Diane Arbus's most provocative photographs 
focused on patients at a mental hospital. 
    Initially, they were all outside looking in. 
It's hard to recall that even Warhol was once 
an outsider—until he committed the fatal error 
of becoming famous. Face it: Fame and 
cool are incompatible. Bill Gates was pretty 
cool there for a while, a nerdy guy who rules 
the computer world. How ironic (ironic is 
cool).  But the richer and more high-profile he 
gets, the less cool he becomes. David Letterman's 
nerd's-eye view made him a star.  But 
there are rumblings that he's losing it—he's trying
too hard.  Right on his potentially uncool 
heels come two geekier geek late-night talk-show 
hosts, Bill Maher of Politically Incorrect 
and the grandfather of geeks, Tom Snyder 
    The way to avoid the fatal collision of fame 
and cool is to disappear. At her pinnacle,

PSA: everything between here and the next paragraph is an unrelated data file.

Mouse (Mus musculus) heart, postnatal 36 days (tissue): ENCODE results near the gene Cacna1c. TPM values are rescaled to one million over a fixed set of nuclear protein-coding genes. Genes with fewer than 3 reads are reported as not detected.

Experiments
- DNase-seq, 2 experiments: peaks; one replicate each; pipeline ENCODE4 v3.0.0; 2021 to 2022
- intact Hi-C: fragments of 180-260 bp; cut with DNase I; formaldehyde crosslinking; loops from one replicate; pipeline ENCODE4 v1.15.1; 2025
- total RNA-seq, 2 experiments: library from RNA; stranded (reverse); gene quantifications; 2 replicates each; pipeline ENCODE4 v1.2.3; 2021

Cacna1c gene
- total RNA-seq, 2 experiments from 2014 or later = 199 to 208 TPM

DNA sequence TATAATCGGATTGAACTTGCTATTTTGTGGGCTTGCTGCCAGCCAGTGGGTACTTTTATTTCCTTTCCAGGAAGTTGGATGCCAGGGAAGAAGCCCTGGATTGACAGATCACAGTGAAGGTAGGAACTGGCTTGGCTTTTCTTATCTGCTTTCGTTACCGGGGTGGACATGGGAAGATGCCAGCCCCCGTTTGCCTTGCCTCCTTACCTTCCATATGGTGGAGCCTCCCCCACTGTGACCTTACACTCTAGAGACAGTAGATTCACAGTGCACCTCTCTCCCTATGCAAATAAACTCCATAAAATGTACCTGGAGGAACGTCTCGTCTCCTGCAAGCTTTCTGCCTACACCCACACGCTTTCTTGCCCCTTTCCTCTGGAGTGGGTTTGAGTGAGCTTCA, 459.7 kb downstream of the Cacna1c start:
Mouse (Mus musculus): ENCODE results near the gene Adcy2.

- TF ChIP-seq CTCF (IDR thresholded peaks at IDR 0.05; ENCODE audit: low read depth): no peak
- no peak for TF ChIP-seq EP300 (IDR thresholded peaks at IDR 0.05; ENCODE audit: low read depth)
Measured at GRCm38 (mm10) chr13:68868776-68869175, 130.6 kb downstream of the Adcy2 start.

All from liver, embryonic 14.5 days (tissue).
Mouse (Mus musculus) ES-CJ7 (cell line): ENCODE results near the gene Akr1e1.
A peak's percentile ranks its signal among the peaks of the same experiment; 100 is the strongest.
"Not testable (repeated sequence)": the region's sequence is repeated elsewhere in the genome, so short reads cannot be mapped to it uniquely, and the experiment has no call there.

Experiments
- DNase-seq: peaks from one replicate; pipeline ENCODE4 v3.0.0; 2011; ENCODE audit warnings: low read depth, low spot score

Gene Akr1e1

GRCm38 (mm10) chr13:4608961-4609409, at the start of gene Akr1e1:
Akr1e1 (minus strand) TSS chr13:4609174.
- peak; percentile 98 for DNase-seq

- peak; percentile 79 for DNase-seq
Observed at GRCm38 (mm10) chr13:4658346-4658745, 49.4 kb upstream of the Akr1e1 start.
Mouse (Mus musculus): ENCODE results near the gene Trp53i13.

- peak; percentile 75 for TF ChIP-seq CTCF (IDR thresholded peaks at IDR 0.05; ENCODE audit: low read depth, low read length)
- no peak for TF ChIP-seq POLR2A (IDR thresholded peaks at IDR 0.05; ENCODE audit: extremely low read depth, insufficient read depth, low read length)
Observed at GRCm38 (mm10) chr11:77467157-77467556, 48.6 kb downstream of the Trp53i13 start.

singer and poet Patti Smith fled to Detroit. 
Now she's cooler than ever.  John Travolta 
vanished into thin air.  No doubt, it wasn't by 
choice, but it worked. Now he's so cool that 
he may want to consider checking out again—
before it's too late. George Clinton, the grand
funkster of all time, was rapping with band 
members in diaper costumes while today's 
rappers were still in their diapers. Since the 
sixties, Clinton's been toiling away as a cult 
figure—but he stuck with his way-out-there 
thing. Now he's back, cool beyond cool.  Voluntary 
or involuntary exile, it doesn't matter.
None of these guys are trying too hard. 
    Or if they are, it doesn't show. And that's 
what counts. Hair and makeup is all about subtlety. 
Who even bothers to part their barely-a-hairstyle 
hair? Beauty products now are packaged 
in austere containers covered in tiny 
type—Stila, FACE Stockholm, Philosophy—
as though they're potions that have just been 
mixed by the neighborhood chemist. Their 
precursor, Kiehl's, has remained proudly behind-the-scenes 
cool for some time. You're